frustrating that in a number of media interviews of people in red states where they were asked if the like/dislike Obamacare and the vast majority said they disliked it however when people were asked if they liked the ACA they really liked it --> in the interviews where these people were told Obamacare is the ACA, the 2 most popular reactions (at least the ones shown) were 1) anger/irritation at being shown how ignorant they are on the topic or 2) an argument with the media person that Obamacare isn't the ACA but not based on any actual facts
I get the gist of the ruling.But I wonder, did the Republican Congress purposely get rid of the tax so that they could get this ruling? That is what is so bothersome to me. Is this the Republican's party to go around the Supreme Court ruling? I find the whole thing troubling because it effects the poorest and sickest of Americans.
SCOTUS ruled that Obamacare is Constitutional because itís a tax
Without tax penalties related to the individual mandate, is it still a tax? Maybe not.
If itís no longer a tax, is it no longer Constitutional? Seemingly not.
Itís a compelling argument, but I donít think Roberts wants any part of that.
I donít know if theyíre that smart.
I think they wanted to eat their cake and have it too. They didnít have the guts to rescind the popular provisions, but guttingthe individual mandate appeals to young, healthy people.
I agree with you, though: if the entire thing collapses, thatís going to potentially hurt a lot of red statevoters.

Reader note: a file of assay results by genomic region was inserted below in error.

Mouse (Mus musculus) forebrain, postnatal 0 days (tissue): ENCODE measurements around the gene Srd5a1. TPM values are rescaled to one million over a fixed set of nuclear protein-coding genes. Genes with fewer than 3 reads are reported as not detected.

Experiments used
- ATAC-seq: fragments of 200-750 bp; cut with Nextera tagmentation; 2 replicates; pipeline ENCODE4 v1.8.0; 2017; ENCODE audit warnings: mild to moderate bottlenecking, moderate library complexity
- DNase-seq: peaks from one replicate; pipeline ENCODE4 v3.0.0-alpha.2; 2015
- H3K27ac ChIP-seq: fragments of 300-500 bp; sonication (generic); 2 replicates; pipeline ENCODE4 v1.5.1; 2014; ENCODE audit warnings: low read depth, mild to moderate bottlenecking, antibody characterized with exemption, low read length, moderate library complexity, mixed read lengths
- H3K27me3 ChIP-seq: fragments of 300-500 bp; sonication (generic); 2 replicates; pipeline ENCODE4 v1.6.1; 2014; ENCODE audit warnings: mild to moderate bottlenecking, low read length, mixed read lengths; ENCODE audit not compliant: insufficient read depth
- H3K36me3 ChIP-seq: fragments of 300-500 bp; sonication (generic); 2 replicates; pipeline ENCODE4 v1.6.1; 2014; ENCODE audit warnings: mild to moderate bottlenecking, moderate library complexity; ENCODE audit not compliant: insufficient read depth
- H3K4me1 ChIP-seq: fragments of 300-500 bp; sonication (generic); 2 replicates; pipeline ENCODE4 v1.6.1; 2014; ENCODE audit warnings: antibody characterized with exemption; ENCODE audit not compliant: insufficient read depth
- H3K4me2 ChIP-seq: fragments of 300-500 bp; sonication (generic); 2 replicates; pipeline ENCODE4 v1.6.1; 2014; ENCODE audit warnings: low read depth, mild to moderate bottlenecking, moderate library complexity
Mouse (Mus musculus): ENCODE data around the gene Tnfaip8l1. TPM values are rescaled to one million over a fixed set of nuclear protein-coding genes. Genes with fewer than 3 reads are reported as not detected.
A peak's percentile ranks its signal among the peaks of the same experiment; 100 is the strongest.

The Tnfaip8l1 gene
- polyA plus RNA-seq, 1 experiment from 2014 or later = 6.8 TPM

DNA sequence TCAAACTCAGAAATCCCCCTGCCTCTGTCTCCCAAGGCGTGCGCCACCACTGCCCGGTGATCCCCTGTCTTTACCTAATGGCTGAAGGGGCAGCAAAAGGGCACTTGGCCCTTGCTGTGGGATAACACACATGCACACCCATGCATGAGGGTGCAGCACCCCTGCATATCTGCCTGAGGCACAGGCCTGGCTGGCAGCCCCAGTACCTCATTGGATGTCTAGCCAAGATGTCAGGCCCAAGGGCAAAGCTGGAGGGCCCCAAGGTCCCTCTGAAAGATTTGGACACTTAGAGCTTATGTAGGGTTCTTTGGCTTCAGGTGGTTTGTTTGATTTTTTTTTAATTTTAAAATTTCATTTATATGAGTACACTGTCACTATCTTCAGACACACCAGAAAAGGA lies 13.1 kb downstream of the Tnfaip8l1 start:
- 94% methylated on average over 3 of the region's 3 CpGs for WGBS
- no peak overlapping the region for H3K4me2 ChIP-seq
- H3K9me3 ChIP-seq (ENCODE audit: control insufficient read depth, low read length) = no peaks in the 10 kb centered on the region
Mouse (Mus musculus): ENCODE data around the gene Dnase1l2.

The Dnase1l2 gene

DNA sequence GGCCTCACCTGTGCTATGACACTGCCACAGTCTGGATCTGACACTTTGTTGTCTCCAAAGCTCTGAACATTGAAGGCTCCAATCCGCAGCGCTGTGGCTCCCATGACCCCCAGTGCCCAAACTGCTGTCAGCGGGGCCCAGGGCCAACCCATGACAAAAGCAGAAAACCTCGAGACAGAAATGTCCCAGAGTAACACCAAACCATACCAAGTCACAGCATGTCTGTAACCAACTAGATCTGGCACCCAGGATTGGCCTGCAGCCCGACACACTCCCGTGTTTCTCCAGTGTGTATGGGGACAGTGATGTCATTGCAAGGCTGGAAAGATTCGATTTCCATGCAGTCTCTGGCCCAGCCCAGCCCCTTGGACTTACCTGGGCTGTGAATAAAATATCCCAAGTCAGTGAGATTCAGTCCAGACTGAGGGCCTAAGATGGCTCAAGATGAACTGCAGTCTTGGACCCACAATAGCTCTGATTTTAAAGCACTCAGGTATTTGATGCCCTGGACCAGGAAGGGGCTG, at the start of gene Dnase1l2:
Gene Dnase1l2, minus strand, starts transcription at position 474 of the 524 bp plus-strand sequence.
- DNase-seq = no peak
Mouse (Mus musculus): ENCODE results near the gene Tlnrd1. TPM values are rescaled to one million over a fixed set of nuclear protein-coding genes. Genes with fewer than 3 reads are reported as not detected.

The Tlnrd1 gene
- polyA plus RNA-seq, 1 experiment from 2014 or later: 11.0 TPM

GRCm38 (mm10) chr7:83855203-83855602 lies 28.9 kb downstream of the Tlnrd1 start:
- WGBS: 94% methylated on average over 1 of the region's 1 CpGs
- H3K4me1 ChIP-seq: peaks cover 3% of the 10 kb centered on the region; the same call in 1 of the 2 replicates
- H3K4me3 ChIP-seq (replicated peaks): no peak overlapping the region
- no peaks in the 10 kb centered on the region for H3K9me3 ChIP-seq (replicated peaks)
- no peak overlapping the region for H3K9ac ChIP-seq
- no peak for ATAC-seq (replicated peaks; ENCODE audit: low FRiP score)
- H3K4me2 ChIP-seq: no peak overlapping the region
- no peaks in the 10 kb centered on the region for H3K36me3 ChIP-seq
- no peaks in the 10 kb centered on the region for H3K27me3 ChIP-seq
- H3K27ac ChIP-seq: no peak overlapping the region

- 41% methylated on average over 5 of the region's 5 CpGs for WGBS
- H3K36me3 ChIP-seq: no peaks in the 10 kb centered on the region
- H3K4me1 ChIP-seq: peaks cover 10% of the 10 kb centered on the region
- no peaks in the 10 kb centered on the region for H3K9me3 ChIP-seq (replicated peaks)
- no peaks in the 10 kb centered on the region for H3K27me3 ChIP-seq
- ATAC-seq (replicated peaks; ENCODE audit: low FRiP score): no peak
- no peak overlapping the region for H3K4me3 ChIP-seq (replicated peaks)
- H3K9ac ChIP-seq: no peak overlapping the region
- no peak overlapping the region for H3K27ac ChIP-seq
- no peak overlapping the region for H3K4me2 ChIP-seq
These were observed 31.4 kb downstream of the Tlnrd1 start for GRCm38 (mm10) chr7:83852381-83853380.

Obamacare isn't close to perfect but it opened access to healthcare for many who didn't have it. the fact Reps were running on being the ones who fought for protecting pre-existing conditions shows just how slick they are and how gullible they're base is if they actually believe that.
thing is, I don't know if I should feel a lack of compassion about those who need this insurance yet were foolish enough to vote for candidates that pushed to take away that coverage.
Even further, death of the ACA is going to seriously further hinder access to health care in rural communities - beyond not being insured. Rural hospitals are known to struggle financially and many in fact have already closed down in recent years.
Very succinctly, hundreds of rural hospitals have long been vulnerable to closure. For example:https://www.beckershospitalreview.com/finance/673-rural-hospitals-vulnerable-to-closure-5-things-to-know.html
5. If the 673 vulnerable hospitals were to shut down, 99,000 healthcare jobs in rural communities would be lost, and it would result in an estimated $277 billion loss to the GDP.
The ACA was a lifeline to these hospitals. It significantly decreased uncompensated care for the states that expanded Medicaid. States that did expand Medicaid had lower closure rates of their rural hospitals than states that did not.https://www.beckershospitalreview.com/finance/study-rollback-of-medicaid-expansion-would-increase-rural-hospital-closures.html
If the ACA dies, many rural folks will lose not just their insurance, but also perhaps what little actual physical access they have to a hospital. Worse yet, rural communities that rely on their local hospital economically may ultimately face their doom. Easy way to put it - if the ACA dies, many rural people die along with it. I mean, you can't make this stuff up. If only these poor folks knew what they were really voting for when Trump promised to kill Obama
Trump Republicans at their finest.